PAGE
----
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Antonia Gatward Cevizli

Thesis: Diplomacy, War and exchange: Ottoman embassies to italy and their cultural impact (1453-1512)
Supervisor: Donal Cooper
Advisor: Tim Stanley, Senior Curator of the V&A Middle East Department

Research Summary:
The best known example of cultural exchange between Italy and the Ottomans is Gentile Bellini’s trip to Istanbul in 1479-81. Since the sixteenth century, this event has been interpreted as a moment of artistic exchange. Was it only Gentile’s talents in portraiture that appealed to Sultan Mehmed II as Vasari would have us believe? How did Bellini fit into h the rest of the Sultan’s broader artistic patronage? The account of Bellini’s eastern sojourn has been much romanticised. Is this a major and long-standing misreading of East-West relations in the Renaissance?
The cultural relationship between Renaissance Europe and the Islamic ‘East’ is the subject of intense scholarly interest, manifested in a series of major exhibitions in London, New York, Paris, Venice and Istanbul. However, I believe we have a distorted idea of what was really happening between the Italian city states and the Ottoman Empire in this period. ‘Eastern’ voices are rarely included in the Eurocentric narrative. In my thesis I aimed to redress this bias and reach a more balanced account of the nature and motivations for this exchange.
The focus on Gentile Bellini has also obscured the fact that he was just one facet of the cultural and political relationship between the Italian states and the Ottomans. I examined Sultan Mehmed II’s and his successor Bayezid II’s diplomatic relations with the Italian city-states and their cultural and artistic impact.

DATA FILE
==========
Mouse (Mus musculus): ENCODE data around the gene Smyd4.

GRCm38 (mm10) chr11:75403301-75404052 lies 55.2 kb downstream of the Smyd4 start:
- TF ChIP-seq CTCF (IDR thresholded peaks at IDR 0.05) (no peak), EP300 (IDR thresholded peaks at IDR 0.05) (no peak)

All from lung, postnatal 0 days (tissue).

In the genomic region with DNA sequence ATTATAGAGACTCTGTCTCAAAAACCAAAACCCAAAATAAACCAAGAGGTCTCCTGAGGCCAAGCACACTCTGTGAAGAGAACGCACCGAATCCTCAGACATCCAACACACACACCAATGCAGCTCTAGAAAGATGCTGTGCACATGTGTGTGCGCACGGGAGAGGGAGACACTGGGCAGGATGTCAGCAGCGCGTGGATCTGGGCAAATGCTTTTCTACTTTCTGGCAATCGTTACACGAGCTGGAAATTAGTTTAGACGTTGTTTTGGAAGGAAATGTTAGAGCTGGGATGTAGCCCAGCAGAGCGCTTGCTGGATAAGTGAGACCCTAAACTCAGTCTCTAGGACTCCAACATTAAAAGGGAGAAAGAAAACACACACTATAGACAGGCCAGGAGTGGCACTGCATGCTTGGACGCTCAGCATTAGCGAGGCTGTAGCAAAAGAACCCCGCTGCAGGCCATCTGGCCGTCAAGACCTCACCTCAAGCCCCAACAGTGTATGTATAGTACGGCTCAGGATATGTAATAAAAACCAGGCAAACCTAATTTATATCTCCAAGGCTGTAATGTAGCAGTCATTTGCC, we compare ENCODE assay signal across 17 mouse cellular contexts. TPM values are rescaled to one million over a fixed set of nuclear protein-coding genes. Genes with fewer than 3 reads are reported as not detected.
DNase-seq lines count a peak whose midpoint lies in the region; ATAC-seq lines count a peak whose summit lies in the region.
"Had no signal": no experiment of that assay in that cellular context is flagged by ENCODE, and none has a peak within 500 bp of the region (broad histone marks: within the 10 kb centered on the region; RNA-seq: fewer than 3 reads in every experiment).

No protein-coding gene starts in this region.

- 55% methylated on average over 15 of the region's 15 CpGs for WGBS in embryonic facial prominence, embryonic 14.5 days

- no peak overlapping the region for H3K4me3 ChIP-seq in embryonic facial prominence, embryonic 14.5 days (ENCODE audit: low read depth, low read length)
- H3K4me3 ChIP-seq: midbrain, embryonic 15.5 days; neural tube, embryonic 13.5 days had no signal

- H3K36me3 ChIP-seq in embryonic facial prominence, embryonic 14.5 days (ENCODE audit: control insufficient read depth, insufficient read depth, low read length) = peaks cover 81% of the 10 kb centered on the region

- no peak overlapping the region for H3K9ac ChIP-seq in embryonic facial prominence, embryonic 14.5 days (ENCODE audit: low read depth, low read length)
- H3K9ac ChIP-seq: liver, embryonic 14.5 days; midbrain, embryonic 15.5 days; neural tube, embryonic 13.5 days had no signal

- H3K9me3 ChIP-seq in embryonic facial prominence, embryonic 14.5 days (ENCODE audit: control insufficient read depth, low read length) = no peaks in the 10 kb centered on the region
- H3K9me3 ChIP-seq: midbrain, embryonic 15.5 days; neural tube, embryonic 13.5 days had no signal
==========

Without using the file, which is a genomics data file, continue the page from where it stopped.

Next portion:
Much has been written on European representations of Turks in art, yet understanding the broader context of Italian-Ottoman exchange will change our understanding of this ‘East-West’ relationship.

I completed my BA degree in History of Art and Italian at the University of Birmingham in 2005. My degree included a year studying at the University of Siena Statale. I moved to Warwick for the Venice and Its Legacy MA programme which gave me another opportunity to study Italian art in situ. After graduating in 2006 I spent two years in work, the first teaching History of Art at Sabancı University, Istanbul, returning to the UK to follow the V&A course Art of the Islamic Middle East, alongside work at Tate Modern and language teaching. I returned to Warwick in September 2008 with the support of a Warwick Postgraduate Research Scholarship. I received funding from the Francis Haskell Foundation and the Gladys Krieble Delmas Foundation to fund research trips to Mantua and Venice.

Antonia Gatward Cevizli